Pink Quartz


last modified: Friday, 29-Jan-2010 00:57:08 CET

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Although pink-colored crystals from Newry, Oxford County, Maine, U.S.A., was already mentioned by Dake, Fleener and Wilson in their book "Quartz Family Minerals", published in 1938[1], it was not until its "re-discovery" in Brazil in 1959 that pink quartz got widely known. Pink quartz was introduced as "rose quartz that comes in crystals". Meanwhile it is generally accepted that pink quartz is an independent quartz variety, although there is some disagreement about whether to name it differently.

Pink quartz and rose quartz differ in a number of properties

- the cause of their color is not the same,
- pink quartz is sensitive to light, while rose quartz is not
- both varieties form in different environments, and
- pink quartz develops crystals while rose quartz does not.

Hence it has been suggested by Hidemichi Hori on the 22. Tucson Mineralogical Symposium and in a following publication (Hori, 2001) to officially distinguish pink quartz from rose quartz. Rykart (1995) also uses different German names for both varieties, Rosenquarz for rose quartz and Rosaquarz for pink quartz. You will nevertheless rarely see pink quartz labeled as such on a fair or in a museum, in most cases it will also be called "rose quartz".

The image shows pink quartz from Minas Gerais grown on smoky quartz. Pink quartz is quite rare and one of the more expensive quartz varieties. It is not used for lapidary works, of course, and is only sold to collectors.


Specific Properties

According to Maschmeyer and Lehmann (1982), the color is apparently caused by small amounts of aluminum, Al(+3), and phosphorus, P(+5), built pairwise into the crystal lattice to replace Si(+4), and subsequent high energy irradiation. In a sense, two electrically neutral SiO4 groups are replaced by one AlO4- and one PO4+ group[2]. Pink quartz is often accompanied by phosphate minerals, like eosphorite, (Mn,Fe)Al[(OH)2|PO4]•H2O. Many specimen show parallel grown crystals. Pink quartz is translucent to transparent, but rarely clear.

Pink quartz exhibits a weak dichroism, with the color changing from darker to brighter tones.

Pink quartz is very sensitive to light and will pale quickly in direct sunlight. This is an indication that the color is due to color centers whose formation appears to be triggered by high energy radiation.

Pink quartz typically comes in roughly parallel-grown groups of small crystals. An individual crystal measuring 2 cm can already be considered large.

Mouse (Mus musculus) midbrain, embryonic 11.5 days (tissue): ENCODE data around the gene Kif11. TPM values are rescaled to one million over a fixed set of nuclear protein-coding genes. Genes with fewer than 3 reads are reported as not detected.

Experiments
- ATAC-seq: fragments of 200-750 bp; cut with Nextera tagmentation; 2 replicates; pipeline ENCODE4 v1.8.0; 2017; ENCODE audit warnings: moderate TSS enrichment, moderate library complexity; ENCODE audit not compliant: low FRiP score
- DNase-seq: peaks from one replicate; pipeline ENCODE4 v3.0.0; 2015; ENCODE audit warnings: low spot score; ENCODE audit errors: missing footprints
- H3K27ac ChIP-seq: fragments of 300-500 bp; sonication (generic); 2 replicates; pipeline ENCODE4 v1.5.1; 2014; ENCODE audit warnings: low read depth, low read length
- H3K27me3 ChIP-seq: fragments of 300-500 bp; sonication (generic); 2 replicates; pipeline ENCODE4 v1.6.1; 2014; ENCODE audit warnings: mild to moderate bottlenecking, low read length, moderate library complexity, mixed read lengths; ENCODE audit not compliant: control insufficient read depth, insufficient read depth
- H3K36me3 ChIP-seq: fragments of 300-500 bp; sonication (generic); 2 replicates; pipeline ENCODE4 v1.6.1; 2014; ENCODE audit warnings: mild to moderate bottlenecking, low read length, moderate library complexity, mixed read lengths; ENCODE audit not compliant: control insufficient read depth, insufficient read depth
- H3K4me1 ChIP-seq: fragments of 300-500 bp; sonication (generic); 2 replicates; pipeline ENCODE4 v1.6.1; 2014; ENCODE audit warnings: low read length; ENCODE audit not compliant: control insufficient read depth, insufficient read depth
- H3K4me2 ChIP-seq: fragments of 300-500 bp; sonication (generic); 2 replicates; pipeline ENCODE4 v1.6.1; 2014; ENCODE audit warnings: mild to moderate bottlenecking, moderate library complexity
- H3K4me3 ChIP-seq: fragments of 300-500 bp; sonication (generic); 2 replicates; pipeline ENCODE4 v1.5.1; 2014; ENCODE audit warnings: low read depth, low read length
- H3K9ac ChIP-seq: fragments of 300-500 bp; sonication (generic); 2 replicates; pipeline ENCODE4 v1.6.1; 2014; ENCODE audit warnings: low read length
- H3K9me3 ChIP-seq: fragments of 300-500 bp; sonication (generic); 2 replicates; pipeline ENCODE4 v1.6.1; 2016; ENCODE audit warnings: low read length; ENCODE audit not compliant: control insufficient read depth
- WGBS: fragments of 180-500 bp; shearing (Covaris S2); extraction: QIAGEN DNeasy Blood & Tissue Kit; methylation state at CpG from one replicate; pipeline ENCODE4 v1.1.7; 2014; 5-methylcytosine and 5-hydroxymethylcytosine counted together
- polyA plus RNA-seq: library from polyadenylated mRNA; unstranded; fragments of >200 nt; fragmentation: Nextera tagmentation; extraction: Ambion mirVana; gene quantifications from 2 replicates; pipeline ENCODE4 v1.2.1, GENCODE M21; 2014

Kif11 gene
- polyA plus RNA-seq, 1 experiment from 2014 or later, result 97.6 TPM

Although pink quartz has so far only been found in pegmatites, it forms in a hydrothermal environment, at high temperatures, but from a watery solution. It can frequently be found grown on smoky quartz crystals, usually parallel to the underlying smoky crystal.


Locations and Specimen

Pink quartz was first found in Brazil in 1959 which is still the main source. There are some reports that indicate that it had been found in pegmatites in the U.S.A. earlier in the 1930s[1]. Specimen seem to come mostly from Minas Gerais, from Linópolis, Galiléia, or Governador, for example. I have once seen an offer for a specimen from Situa da Conquista, Bahia, Brazil, in an ebay auction.

Pink quartz that is very similar in appearance to Brazilian specimen can be found in pegmatites in Maine, U.S.A, for example in the Mount Mica Mine in Oxford County.


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These  pink quartz crystals from Governador, Minas Gerais, have grown epitactically on a smoky quartz crystal that is slightly corroded and covered with a white crust. This is the same specimen as the one in the picture on top of the page, but slightly turned so one can see the stair-step like growth pattern on the crystal faces that indicate the internal lamellar structure.

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A  specimen with distorted and intergrown crystals from Galiléia, Minas Gerais.

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These  translucent crystals from an unknown spot in Minas Gerais seem to radiate from a common point on the rock matrix. The crystals are translucent, with a roughened surface. Again, the crystal faces show a stair-like pattern like the ones in the first specimen.

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A  small group of parallel grown, almost transparent pink quartz crystals sit on matrix next to a muscovite crystal (the shiny plate on the right side). From an unknown locality in Minas Gerais.


Further Information, Literature, Links


1 Bill Barr, personal communication. There are other reports about an earlier find of "crystalline rose quartz" at Newry, Oxford County, Maine, U.S.A. by Hurlbut, 1970.

2 The notation for AlO4- and PO4+ looks wrong, and one might suggest that the correct notation would be AlO45- and PO43-, but these are not isolated ions, these are groups covalently bound inside a macromolecular structure.

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